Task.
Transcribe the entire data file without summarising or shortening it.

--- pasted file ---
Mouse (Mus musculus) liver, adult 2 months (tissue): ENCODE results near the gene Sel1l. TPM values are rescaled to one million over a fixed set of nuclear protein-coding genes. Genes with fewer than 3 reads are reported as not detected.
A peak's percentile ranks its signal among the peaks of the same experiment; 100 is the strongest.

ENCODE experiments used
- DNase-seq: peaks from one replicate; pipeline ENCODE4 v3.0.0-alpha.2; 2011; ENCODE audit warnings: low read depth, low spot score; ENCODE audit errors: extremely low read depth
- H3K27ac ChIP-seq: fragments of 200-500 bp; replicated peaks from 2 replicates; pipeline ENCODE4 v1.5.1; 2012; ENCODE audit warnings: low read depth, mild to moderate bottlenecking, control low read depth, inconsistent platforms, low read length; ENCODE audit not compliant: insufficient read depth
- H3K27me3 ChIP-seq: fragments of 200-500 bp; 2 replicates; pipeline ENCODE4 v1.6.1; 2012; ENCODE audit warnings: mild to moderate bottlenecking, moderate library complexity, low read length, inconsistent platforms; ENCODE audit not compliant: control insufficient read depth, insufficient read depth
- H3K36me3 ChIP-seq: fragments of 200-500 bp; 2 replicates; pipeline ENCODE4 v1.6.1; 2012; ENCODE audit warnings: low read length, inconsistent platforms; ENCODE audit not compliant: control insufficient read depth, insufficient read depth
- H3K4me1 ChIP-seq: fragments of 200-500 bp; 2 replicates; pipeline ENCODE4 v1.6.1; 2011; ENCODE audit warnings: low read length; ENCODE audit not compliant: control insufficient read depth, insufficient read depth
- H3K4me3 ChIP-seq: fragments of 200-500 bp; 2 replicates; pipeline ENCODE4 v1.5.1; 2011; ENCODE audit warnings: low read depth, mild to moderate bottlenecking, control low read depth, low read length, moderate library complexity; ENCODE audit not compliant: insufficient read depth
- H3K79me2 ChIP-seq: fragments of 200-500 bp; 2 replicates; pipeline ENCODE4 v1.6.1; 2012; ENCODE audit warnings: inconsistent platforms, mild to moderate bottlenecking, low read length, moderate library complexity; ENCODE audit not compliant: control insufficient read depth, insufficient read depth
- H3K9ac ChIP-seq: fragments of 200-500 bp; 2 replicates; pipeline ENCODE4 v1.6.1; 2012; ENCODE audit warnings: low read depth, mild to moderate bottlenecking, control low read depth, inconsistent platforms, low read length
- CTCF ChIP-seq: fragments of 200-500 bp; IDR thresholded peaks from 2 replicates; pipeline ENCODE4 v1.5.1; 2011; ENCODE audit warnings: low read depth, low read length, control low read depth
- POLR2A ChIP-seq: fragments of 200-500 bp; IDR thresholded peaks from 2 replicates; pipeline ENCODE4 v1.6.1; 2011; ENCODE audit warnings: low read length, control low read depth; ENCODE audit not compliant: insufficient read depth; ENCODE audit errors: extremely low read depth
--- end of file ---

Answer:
Mouse (Mus musculus) liver, adult 2 months (tissue): ENCODE results near the gene Sel1l. TPM values are rescaled to one million over a fixed set of nuclear protein-coding genes. Genes with fewer than 3 reads are reported as not detected.
A peak's percentile ranks its signal among the peaks of the same experiment; 100 is the strongest.

ENCODE experiments used
- DNase-seq: peaks from one replicate; pipeline ENCODE4 v3.0.0-alpha.2; 2011; ENCODE audit warnings: low read depth, low spot score; ENCODE audit errors: extremely low read depth
- H3K27ac ChIP-seq: fragments of 200-500 bp; replicated peaks from 2 replicates; pipeline ENCODE4 v1.5.1; 2012; ENCODE audit warnings: low read depth, mild to moderate bottlenecking, control low read depth, inconsistent platforms, low read length; ENCODE audit not compliant: insufficient read depth
- H3K27me3 ChIP-seq: fragments of 200-500 bp; 2 replicates; pipeline ENCODE4 v1.6.1; 2012; ENCODE audit warnings: mild to moderate bottlenecking, moderate library complexity, low read length, inconsistent platforms; ENCODE audit not compliant: control insufficient read depth, insufficient read depth
- H3K36me3 ChIP-seq: fragments of 200-500 bp; 2 replicates; pipeline ENCODE4 v1.6.1; 2012; ENCODE audit warnings: low read length, inconsistent platforms; ENCODE audit not compliant: control insufficient read depth, insufficient read depth
- H3K4me1 ChIP-seq: fragments of 200-500 bp; 2 replicates; pipeline ENCODE4 v1.6.1; 2011; ENCODE audit warnings: low read length; ENCODE audit not compliant: control insufficient read depth, insufficient read depth
- H3K4me3 ChIP-seq: fragments of 200-500 bp; 2 replicates; pipeline ENCODE4 v1.5.1; 2011; ENCODE audit warnings: low read depth, mild to moderate bottlenecking, control low read depth, low read length, moderate library complexity; ENCODE audit not compliant: insufficient read depth
- H3K79me2 ChIP-seq: fragments of 200-500 bp; 2 replicates; pipeline ENCODE4 v1.6.1; 2012; ENCODE audit warnings: inconsistent platforms, mild to moderate bottlenecking, low read length, moderate library complexity; ENCODE audit not compliant: control insufficient read depth, insufficient read depth
- H3K9ac ChIP-seq: fragments of 200-500 bp; 2 replicates; pipeline ENCODE4 v1.6.1; 2012; ENCODE audit warnings: low read depth, mild to moderate bottlenecking, control low read depth, inconsistent platforms, low read length
- CTCF ChIP-seq: fragments of 200-500 bp; IDR thresholded peaks from 2 replicates; pipeline ENCODE4 v1.5.1; 2011; ENCODE audit warnings: low read depth, low read length, control low read depth
- POLR2A ChIP-seq: fragments of 200-500 bp; IDR thresholded peaks from 2 replicates; pipeline ENCODE4 v1.6.1; 2011; ENCODE audit warnings: low read length, control low read depth; ENCODE audit not compliant: insufficient read depth; ENCODE audit errors: extremely low read depth